Since I’ve been on a gamejam kick lately, I decided to try my hand at a Ludum Dare comp this weekend. I got so swept up into it I forgot to post that I was starting it. Well anyways, I gave it a go and actually finished it! Unlike my 7DFPS, I finished this one front to back. There’s a win condition, points, and nice sound effects. Unfortunately no soundtrack this time, as I didn’t end up having time to make one that fit with the game.
Overall it was a great experience to go through. I took it at a much slower pace this time. Mostly that means I didn’t immediately start programming the second the jam started. I tried to write down a couple ideas and chose the one that spoke to me the strongest. The theme for the compo was ’10 seconds’ so I initially came up with a couple stale ideas that would come along with that theme, but I rejected them in favor of something a little more ‘out of the box’ like. That being said, I’m sure those same ideas I cast aside could have made much better games than what I ended up accomplishing, I happen to be a fan of experimental and fringy games, so I try to go there as often as possible. A burger sim is nowhere near any of that, but I had initial intentions of it being so.
When I first sat down in Unity and started to bust out two pieces of panic hit me: I had to use Blender instead of Maya for 3D modeling and I had never used Blender previous to this, and I had no battle plan for how to implement my main mechanic. The Blender problem was half solved by an option to change the camera and selection controls to Maya-like, but that didn’t help too much as there was just too many actions I had to know how to do that I couldn’t quite figure out on the fly. I did, however, end up getting two models out of the process, so it wasn’t all bad. I plan on going back and properly learning Blender when I have a chance. Regarding the mechanic, that was a bit of a challenge.
The mechanic required that I was able to pick up a hamburger patty and flip it. The problem came when I had the spatula control implemented. Because I used a kinematic object and position changing, the friction wouldn’t hold the patty to the spatula, (at least that’s my best guess), so I had to think of an alternate way. The best solution I came up with was putting a small small sticky portion onto spatula that would create a weak fixed joint to the hamburger patty so that it would follow the spatula and naturally flip when it had to. For the most part, it worked as intended. I ended up having to add a cooldown to the sticky portion because it would constantly double stick and prevent the patty from leaving. If you play the demo, you may notice that even it it’s final implementation, it isn’t perfect and can be a bit spotty, but for a 48 hour demo, I’m proud of it.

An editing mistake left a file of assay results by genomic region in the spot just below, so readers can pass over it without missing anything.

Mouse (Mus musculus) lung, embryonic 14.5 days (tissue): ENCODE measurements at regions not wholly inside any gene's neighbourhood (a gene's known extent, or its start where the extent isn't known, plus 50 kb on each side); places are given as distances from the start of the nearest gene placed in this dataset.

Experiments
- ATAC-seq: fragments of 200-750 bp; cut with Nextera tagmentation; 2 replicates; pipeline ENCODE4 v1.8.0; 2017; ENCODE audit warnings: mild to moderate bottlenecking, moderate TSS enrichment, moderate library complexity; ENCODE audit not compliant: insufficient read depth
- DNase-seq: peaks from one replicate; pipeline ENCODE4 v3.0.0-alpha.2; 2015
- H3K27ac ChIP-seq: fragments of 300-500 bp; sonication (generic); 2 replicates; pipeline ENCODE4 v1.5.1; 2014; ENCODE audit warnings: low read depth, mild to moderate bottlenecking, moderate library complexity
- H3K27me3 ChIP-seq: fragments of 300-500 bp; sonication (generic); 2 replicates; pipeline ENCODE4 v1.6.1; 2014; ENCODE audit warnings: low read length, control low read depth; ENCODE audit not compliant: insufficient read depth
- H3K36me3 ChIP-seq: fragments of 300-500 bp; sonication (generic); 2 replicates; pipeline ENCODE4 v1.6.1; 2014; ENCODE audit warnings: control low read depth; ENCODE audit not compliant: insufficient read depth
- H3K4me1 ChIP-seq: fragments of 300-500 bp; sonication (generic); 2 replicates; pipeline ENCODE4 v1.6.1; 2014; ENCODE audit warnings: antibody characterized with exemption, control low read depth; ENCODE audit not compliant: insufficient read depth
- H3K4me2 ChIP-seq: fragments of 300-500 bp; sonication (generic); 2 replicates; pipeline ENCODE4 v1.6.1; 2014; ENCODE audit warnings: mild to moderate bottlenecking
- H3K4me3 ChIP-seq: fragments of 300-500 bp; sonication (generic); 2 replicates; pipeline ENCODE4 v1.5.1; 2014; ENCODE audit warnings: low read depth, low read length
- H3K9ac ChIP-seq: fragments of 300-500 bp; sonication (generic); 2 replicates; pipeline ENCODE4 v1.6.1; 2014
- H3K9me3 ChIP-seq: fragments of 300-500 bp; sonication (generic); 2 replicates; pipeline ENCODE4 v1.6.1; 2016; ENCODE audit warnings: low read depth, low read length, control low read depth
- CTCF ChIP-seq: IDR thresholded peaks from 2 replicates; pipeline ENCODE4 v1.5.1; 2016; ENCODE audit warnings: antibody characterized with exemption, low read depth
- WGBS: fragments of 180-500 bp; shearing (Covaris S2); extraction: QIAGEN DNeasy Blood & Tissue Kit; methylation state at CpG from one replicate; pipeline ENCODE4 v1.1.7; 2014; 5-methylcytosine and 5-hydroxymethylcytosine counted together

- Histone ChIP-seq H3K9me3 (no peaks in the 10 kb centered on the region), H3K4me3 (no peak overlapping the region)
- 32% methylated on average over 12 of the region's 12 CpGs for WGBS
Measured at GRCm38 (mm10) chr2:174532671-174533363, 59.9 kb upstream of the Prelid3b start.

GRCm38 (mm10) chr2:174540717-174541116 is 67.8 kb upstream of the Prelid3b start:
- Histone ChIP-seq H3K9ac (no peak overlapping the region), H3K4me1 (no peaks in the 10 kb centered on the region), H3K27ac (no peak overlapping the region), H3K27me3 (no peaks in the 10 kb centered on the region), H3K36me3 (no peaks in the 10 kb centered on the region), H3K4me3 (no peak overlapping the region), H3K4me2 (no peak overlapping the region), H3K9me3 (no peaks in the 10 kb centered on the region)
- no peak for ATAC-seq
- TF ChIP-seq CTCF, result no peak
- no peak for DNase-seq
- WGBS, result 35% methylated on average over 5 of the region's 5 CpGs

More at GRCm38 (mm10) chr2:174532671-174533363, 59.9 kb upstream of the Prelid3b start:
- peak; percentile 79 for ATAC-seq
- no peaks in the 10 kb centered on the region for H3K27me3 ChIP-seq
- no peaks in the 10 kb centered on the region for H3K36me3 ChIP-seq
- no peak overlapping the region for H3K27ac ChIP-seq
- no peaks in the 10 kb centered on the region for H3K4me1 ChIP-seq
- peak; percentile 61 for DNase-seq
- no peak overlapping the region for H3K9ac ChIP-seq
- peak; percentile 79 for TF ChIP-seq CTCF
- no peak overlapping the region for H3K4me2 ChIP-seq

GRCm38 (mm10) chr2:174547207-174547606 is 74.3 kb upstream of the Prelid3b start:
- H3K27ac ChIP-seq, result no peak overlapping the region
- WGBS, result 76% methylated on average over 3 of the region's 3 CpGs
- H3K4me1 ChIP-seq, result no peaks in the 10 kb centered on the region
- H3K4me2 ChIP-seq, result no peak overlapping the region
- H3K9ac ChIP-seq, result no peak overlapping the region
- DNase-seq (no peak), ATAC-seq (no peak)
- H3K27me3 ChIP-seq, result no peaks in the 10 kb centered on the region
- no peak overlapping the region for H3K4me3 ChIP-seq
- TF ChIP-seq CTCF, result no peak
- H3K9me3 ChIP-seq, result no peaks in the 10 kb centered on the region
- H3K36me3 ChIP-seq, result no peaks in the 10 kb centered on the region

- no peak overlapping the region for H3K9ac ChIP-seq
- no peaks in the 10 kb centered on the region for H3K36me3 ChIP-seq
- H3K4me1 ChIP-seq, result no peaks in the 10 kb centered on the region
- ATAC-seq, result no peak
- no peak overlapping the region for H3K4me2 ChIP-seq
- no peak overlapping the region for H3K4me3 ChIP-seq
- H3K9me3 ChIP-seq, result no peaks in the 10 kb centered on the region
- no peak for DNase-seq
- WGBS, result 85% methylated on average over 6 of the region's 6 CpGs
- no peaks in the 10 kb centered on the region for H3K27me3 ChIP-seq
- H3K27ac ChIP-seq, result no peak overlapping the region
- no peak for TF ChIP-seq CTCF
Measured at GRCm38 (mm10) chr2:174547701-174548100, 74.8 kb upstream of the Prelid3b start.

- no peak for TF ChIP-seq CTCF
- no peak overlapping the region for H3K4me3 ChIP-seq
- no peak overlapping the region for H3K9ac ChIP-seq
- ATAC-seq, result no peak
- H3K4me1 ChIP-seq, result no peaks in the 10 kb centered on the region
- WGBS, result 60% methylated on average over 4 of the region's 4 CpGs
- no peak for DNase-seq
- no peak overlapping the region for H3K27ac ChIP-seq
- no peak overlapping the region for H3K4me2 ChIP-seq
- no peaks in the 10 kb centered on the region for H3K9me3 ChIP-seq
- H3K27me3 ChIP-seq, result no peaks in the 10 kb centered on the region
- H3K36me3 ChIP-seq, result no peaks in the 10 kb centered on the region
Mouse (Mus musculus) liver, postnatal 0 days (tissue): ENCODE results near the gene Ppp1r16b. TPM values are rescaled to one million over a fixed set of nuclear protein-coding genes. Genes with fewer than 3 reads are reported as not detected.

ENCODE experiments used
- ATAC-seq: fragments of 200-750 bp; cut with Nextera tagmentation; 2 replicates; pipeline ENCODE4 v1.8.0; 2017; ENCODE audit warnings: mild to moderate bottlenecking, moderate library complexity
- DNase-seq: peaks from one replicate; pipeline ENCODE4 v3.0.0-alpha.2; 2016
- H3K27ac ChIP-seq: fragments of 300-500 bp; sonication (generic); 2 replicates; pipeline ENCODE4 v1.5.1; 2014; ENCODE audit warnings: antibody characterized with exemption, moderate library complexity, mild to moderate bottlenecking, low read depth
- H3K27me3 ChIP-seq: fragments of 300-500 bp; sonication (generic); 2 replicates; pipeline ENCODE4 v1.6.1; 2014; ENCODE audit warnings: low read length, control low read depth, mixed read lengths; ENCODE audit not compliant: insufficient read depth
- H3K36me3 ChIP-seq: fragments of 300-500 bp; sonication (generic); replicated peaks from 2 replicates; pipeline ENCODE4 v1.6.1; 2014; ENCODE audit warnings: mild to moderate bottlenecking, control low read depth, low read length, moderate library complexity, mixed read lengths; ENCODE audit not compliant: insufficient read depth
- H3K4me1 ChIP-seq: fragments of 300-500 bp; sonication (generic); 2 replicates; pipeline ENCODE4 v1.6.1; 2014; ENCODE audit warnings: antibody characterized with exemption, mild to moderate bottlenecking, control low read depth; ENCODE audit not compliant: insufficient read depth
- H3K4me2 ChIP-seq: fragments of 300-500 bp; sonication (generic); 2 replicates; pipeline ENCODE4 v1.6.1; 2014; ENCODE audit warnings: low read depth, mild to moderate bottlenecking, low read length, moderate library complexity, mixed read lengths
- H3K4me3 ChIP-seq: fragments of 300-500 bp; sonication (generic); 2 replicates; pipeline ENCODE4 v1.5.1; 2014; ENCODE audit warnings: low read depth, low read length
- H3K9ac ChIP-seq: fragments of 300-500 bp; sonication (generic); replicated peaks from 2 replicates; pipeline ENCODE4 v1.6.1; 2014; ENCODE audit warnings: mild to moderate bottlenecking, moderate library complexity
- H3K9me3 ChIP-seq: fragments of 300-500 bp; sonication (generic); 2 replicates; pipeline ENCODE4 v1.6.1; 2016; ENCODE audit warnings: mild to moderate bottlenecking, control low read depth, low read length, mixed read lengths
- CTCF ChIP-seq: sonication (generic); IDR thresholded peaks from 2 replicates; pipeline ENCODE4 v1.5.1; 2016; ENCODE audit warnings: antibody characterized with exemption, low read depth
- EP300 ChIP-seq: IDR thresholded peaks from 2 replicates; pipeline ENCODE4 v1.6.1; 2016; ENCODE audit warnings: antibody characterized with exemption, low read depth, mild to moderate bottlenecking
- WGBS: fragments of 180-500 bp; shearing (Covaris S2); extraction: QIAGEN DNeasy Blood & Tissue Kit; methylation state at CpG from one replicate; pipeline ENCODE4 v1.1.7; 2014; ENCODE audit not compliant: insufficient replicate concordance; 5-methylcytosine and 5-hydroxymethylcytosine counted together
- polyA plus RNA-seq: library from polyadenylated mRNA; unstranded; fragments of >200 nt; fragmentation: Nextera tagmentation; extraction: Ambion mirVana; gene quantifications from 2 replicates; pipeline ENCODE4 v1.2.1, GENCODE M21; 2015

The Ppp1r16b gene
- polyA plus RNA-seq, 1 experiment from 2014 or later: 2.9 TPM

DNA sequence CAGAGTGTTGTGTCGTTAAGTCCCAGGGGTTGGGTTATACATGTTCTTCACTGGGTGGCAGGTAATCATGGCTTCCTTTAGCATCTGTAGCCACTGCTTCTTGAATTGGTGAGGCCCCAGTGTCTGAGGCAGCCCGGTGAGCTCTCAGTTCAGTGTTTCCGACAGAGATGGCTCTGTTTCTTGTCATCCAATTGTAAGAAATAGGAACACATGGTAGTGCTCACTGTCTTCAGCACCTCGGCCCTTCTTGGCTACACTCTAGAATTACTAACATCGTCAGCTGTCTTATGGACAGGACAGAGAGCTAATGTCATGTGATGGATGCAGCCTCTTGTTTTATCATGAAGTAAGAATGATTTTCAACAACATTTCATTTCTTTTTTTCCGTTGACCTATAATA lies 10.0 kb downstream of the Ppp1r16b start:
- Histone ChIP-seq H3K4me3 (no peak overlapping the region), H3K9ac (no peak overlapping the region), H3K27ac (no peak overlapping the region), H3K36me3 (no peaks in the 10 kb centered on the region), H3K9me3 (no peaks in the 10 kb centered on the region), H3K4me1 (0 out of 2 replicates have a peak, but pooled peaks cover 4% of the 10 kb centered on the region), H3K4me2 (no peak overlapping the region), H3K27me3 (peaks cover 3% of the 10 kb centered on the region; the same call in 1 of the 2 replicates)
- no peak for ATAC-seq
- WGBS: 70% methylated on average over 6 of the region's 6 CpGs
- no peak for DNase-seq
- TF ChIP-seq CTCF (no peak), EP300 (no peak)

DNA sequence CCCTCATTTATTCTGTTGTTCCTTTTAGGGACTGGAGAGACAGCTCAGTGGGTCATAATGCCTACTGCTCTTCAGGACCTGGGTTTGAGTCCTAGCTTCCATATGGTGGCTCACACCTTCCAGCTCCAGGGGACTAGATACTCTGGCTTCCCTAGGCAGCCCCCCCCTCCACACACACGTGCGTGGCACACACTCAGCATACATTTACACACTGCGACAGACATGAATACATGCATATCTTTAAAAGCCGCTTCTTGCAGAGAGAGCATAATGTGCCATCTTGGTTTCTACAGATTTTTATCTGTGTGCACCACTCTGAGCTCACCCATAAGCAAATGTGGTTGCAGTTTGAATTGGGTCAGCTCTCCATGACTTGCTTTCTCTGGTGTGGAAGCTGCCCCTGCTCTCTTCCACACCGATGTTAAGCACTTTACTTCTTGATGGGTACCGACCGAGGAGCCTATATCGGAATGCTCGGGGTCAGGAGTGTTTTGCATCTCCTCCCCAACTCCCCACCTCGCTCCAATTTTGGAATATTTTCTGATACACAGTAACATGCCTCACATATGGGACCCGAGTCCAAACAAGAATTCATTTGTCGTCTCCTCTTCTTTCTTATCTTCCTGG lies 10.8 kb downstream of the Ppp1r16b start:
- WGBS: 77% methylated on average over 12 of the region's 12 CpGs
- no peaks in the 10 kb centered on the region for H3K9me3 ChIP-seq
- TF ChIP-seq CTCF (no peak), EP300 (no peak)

The rest of the game just fell into place after that. Instead of trying to complete the theme and make an entire hamburger, I just went for a quick and dirty up the ante approach. I did want it be a bit more grandiose, and some last minute code got thrown out that would have helped it a bit. I was sad to find myself out of time to create a soundtrack for the experience as well. I know how important music can be to an overall experience, so next jam I will make sure to allocate some time to one.
One neat thing that I tried this time was time lapsing my entire process using a piece of free software known as Chronolapse. A link to the actual game page can be found by clicking the picture above or right here, and the lapse is posted below.
PS: I’m starting some interesting work on a side project, so you guys might get to see some awesome details down the line.